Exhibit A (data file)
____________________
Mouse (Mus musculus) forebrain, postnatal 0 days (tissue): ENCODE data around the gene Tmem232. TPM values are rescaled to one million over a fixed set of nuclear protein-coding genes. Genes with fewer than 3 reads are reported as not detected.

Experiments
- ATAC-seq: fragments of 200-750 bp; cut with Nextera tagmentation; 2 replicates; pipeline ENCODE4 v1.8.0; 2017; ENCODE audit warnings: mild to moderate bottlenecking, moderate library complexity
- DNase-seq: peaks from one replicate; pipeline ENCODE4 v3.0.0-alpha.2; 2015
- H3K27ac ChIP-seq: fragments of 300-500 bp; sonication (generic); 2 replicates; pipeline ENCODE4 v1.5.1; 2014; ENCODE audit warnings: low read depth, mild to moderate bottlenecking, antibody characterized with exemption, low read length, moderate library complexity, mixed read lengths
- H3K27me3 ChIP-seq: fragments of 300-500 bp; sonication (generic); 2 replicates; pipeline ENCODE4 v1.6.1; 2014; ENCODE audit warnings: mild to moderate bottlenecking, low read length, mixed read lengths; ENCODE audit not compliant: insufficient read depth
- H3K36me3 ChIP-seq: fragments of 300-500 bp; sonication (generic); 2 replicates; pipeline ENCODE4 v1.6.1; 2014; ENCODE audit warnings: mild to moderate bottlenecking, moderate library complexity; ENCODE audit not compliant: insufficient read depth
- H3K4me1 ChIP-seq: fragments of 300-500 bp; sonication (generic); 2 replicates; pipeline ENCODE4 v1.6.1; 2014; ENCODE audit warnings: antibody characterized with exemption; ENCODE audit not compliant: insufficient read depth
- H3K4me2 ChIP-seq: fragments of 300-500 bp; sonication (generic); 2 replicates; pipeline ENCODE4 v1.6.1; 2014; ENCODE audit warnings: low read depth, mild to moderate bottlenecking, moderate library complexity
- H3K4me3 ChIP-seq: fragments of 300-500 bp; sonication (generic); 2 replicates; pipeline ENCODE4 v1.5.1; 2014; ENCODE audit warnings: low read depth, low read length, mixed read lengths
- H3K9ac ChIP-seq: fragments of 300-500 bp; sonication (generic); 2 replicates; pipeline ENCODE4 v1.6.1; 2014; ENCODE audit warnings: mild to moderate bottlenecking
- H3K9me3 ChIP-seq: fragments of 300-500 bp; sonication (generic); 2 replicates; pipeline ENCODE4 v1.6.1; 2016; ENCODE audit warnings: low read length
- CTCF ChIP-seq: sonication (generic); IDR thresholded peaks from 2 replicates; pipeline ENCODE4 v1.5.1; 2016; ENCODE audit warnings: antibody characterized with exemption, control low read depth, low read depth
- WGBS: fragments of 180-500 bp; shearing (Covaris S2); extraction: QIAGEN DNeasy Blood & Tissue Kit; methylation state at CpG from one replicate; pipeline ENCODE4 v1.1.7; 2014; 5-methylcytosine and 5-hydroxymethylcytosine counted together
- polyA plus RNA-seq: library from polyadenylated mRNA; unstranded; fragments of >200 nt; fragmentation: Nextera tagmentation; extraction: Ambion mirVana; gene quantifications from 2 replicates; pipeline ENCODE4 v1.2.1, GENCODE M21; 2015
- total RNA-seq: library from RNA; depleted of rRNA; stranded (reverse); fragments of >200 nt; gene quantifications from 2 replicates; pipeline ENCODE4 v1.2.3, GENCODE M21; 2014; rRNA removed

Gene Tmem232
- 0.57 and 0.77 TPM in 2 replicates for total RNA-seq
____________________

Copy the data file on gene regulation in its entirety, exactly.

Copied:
Mouse (Mus musculus) forebrain, postnatal 0 days (tissue): ENCODE data around the gene Tmem232. TPM values are rescaled to one million over a fixed set of nuclear protein-coding genes. Genes with fewer than 3 reads are reported as not detected.

Experiments
- ATAC-seq: fragments of 200-750 bp; cut with Nextera tagmentation; 2 replicates; pipeline ENCODE4 v1.8.0; 2017; ENCODE audit warnings: mild to moderate bottlenecking, moderate library complexity
- DNase-seq: peaks from one replicate; pipeline ENCODE4 v3.0.0-alpha.2; 2015
- H3K27ac ChIP-seq: fragments of 300-500 bp; sonication (generic); 2 replicates; pipeline ENCODE4 v1.5.1; 2014; ENCODE audit warnings: low read depth, mild to moderate bottlenecking, antibody characterized with exemption, low read length, moderate library complexity, mixed read lengths
- H3K27me3 ChIP-seq: fragments of 300-500 bp; sonication (generic); 2 replicates; pipeline ENCODE4 v1.6.1; 2014; ENCODE audit warnings: mild to moderate bottlenecking, low read length, mixed read lengths; ENCODE audit not compliant: insufficient read depth
- H3K36me3 ChIP-seq: fragments of 300-500 bp; sonication (generic); 2 replicates; pipeline ENCODE4 v1.6.1; 2014; ENCODE audit warnings: mild to moderate bottlenecking, moderate library complexity; ENCODE audit not compliant: insufficient read depth
- H3K4me1 ChIP-seq: fragments of 300-500 bp; sonication (generic); 2 replicates; pipeline ENCODE4 v1.6.1; 2014; ENCODE audit warnings: antibody characterized with exemption; ENCODE audit not compliant: insufficient read depth
- H3K4me2 ChIP-seq: fragments of 300-500 bp; sonication (generic); 2 replicates; pipeline ENCODE4 v1.6.1; 2014; ENCODE audit warnings: low read depth, mild to moderate bottlenecking, moderate library complexity
- H3K4me3 ChIP-seq: fragments of 300-500 bp; sonication (generic); 2 replicates; pipeline ENCODE4 v1.5.1; 2014; ENCODE audit warnings: low read depth, low read length, mixed read lengths
- H3K9ac ChIP-seq: fragments of 300-500 bp; sonication (generic); 2 replicates; pipeline ENCODE4 v1.6.1; 2014; ENCODE audit warnings: mild to moderate bottlenecking
- H3K9me3 ChIP-seq: fragments of 300-500 bp; sonication (generic); 2 replicates; pipeline ENCODE4 v1.6.1; 2016; ENCODE audit warnings: low read length
- CTCF ChIP-seq: sonication (generic); IDR thresholded peaks from 2 replicates; pipeline ENCODE4 v1.5.1; 2016; ENCODE audit warnings: antibody characterized with exemption, control low read depth, low read depth
- WGBS: fragments of 180-500 bp; shearing (Covaris S2); extraction: QIAGEN DNeasy Blood & Tissue Kit; methylation state at CpG from one replicate; pipeline ENCODE4 v1.1.7; 2014; 5-methylcytosine and 5-hydroxymethylcytosine counted together
- polyA plus RNA-seq: library from polyadenylated mRNA; unstranded; fragments of >200 nt; fragmentation: Nextera tagmentation; extraction: Ambion mirVana; gene quantifications from 2 replicates; pipeline ENCODE4 v1.2.1, GENCODE M21; 2015
- total RNA-seq: library from RNA; depleted of rRNA; stranded (reverse); fragments of >200 nt; gene quantifications from 2 replicates; pipeline ENCODE4 v1.2.3, GENCODE M21; 2014; rRNA removed

Gene Tmem232
- 0.57 and 0.77 TPM in 2 replicates for total RNA-seq